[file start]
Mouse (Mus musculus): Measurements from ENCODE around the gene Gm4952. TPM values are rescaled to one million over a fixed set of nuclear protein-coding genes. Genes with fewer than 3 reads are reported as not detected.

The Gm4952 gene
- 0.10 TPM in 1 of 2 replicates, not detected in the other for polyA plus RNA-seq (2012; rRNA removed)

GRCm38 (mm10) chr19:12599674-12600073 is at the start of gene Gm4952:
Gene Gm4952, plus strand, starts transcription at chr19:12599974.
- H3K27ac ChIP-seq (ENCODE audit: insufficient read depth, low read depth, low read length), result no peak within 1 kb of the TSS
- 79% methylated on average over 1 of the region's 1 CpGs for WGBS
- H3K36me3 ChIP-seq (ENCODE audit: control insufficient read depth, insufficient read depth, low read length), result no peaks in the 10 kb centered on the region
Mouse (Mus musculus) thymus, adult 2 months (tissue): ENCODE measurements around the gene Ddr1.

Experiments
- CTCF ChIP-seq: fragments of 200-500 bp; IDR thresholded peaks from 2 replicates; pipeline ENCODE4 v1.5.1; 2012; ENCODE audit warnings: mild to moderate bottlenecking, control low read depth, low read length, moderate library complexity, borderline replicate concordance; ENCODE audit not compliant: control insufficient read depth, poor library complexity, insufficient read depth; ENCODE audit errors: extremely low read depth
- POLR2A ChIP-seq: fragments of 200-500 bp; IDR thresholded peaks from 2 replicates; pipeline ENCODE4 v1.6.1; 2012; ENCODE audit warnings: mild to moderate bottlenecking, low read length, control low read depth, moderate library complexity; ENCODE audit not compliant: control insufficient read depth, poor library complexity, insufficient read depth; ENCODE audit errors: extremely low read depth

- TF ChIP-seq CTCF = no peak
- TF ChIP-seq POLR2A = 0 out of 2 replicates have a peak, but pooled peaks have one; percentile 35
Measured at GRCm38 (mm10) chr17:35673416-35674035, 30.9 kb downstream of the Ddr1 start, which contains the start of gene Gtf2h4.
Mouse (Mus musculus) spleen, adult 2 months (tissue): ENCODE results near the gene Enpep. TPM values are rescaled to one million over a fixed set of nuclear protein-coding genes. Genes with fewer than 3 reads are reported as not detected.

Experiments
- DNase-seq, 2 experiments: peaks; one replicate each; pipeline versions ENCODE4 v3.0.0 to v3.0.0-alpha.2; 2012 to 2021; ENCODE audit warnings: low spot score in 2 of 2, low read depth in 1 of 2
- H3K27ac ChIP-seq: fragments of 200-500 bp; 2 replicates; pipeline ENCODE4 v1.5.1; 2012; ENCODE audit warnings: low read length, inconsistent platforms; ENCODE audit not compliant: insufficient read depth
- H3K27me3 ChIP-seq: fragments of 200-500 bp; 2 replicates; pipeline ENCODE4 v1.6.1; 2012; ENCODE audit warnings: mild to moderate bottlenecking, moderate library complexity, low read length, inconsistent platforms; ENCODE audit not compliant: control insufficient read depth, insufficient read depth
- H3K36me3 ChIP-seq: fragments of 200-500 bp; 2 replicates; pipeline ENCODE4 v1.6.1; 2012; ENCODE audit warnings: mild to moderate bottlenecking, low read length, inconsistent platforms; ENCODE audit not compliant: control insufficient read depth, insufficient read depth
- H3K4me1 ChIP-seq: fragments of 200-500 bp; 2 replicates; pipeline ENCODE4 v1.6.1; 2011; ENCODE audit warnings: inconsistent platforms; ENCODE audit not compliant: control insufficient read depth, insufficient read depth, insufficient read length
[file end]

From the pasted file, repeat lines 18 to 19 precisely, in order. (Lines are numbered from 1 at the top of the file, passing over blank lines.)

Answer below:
- DNase-seq, 2 experiments: peaks; one replicate each; pipeline versions ENCODE4 v3.0.0 to v3.0.0-alpha.2; 2012 to 2021; ENCODE audit warnings: low spot score in 2 of 2, low read depth in 1 of 2
- H3K27ac ChIP-seq: fragments of 200-500 bp; 2 replicates; pipeline ENCODE4 v1.5.1; 2012; ENCODE audit warnings: low read length, inconsistent platforms; ENCODE audit not compliant: insufficient read depth